References

(1) O'Regan A., Berman JS Sarcoidosis Ann Intern Med 2012:ITC5-2-ITC5-16

(2) Chevalet P., Clement R., Rodat O et al Sarcoidosis diagnosed in elderly subjects CHEST 2004;126:1423-1430

(3) Varron L., Cottin V., Schott A-., Broussolle C., Seve P Late-onset sarcoidosis : A comparative study Medicine 2012 : 91:137-143

(4) Martinez-Lado L., Calvino-Diaz C., Pineiro A et al Relapses and recurrences in giant cell arteritis a population study of patients with biopsy proven disease from northwestern Spain Medicine 2011;90:186-193

(5) Yu YL., Chow WH., Humphries MJ., Wong RWS., Gabriel M Cryptic miliary tuberculosis Q J Med 1986 New series 59, No 228:421-8

Conflict of Interest:

None declared

Sarcoidosis: incidence, diagnosis and treatment
Posted on May 25, 2012
Jerome M., Reich, MD, FCCP
Earle A Chiles Research Institute, Portland, Oregon
Conflict of Interest: None Declared

A number of updates to the cited sources of this sarcoidosis pr?cis seem worthwhile: 1. Incidence: The figure cited by the authors appears high. Among U.S. Whites the annual incidence is 3/100,000; among Blacks, 36/100,000.

1. Diagnosis: L?fgren's syndrome--bilateral hilar adenopathy accompanied by fever, polyarthralgia and erythema nodosum--is so distinctive that a clinical diagnosis is secure, and biopsy confirmation is deemed unnecessary. Less well known is that isolated, asymptomatic bilateral hilar lymphadenopathy (ABHL) has a positive predictive value of >99.95%; therefore one would have to submit 10,000 such patients to invasive procedures to identify, at most, five alternative diagnoses: the costs and morbidities entailed far outweigh the trivial potential benefit of an earlier alternative diagnosis which would, in any case, become evident during routine follow-up, with little potential harm from delay; not a single verified exception has been published; the British National Health Service adopted a policy of clinical diagnosis of ABHL.

2. Treatment: The prognosis of conservatively managed sarcoidosis is highly favorable. Johnston for example, furnished corticosteroid therapy solely to individuals demonstrating progressive pulmonary shadowing. It was required in only 3-percent; 5 persons experienced residual pulmonary fibrosis, which was minimal in 4; and there were no deaths attributable to sarcoidosis.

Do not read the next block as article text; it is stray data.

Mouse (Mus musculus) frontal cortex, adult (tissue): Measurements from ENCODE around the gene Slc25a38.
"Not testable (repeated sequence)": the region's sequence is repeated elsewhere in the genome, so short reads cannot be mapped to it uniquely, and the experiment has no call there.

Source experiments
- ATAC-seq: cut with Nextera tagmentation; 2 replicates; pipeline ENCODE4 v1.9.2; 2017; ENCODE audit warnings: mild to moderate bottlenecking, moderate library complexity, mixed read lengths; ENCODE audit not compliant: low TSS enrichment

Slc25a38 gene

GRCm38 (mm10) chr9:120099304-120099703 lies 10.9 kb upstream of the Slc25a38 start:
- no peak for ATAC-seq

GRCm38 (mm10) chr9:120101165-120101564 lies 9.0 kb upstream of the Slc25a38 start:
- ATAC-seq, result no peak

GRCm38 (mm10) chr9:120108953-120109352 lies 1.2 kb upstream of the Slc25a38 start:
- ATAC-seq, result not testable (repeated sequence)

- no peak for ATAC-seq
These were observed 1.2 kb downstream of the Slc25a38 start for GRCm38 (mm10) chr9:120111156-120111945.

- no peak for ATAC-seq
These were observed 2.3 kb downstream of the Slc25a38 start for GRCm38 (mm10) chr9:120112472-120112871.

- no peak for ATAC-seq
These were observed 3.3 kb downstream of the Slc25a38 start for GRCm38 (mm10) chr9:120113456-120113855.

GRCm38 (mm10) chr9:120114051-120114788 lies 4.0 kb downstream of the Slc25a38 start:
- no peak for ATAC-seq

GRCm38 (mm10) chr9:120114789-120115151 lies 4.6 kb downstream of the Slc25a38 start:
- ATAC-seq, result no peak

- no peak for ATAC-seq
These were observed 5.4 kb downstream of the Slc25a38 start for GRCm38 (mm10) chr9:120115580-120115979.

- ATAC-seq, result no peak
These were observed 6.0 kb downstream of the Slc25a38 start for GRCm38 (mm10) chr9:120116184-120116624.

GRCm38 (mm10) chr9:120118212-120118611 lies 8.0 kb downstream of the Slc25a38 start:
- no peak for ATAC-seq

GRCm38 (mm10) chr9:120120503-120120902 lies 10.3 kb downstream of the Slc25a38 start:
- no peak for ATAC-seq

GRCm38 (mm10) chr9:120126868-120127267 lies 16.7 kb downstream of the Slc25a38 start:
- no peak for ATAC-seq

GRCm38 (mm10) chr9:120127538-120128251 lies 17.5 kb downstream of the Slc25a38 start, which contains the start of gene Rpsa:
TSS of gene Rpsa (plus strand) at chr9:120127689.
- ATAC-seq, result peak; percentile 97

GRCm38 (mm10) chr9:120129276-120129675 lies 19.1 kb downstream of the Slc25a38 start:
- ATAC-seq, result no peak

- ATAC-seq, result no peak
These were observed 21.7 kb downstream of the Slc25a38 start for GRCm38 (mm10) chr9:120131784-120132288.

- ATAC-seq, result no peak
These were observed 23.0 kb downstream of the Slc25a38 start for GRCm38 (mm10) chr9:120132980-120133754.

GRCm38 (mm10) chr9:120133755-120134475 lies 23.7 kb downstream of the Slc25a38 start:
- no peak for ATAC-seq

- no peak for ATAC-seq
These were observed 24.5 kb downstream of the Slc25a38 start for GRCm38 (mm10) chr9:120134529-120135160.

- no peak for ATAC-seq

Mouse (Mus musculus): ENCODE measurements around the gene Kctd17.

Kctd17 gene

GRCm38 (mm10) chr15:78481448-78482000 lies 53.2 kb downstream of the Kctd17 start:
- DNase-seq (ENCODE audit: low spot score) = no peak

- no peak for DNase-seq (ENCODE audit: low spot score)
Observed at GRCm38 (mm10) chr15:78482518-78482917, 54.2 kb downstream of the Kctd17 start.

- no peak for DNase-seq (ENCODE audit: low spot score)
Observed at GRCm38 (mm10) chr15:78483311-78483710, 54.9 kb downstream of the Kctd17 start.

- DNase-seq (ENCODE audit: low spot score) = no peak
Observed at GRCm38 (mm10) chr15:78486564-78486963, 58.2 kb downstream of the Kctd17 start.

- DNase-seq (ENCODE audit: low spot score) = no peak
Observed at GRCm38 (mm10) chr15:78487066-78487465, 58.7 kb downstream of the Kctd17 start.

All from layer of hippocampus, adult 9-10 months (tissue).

In a meta-analysis contrasting sarcoidosis mortality in population based vs. tertiary care settings, mean mortality for the former was 0.5%, one-sixth the mortality of the latter after adjustment for stage. The difference appeared to be largely ascribable to conservative management, not to adverse selection. The British Thoracic Society study, cited as an example of long term benefit of individualized intensive corticosteroid therapy, should be viewed with caution: 1) Subjects were alternately (not randomly) allocated to the intensive vs. selective treatment cohorts. 2) There was an allocation imbalance favoring the former who had a higher mean baseline diffusing capacity and half the number with stage IV. 3) The physiological difference in outcome was trivial.

The Cochrane metaanalysis of corticosteroid therapy trials, cited by the authors as showing neither benefit or harm, is also open to criticism: it included treatment of stage I (rarely indicated), inhaled corticosteroids (currently not recommended), series with clearly flawed execution, a variety of outcome measures rendering it unsuitable for metaanalysis and it did not stratify outcomes according to disease duration. A systematic review of trials limited to persons with pulmonary shadowing showed that in persons with recent onset, each of five competent controlled trials demonstrated a 2-4-fold ratio of adverse outcomes (including mortality) in corticosteroid recipients vs. controls. Its effect was neutral in intermediate duration disease and favorable in chronic progressive cases.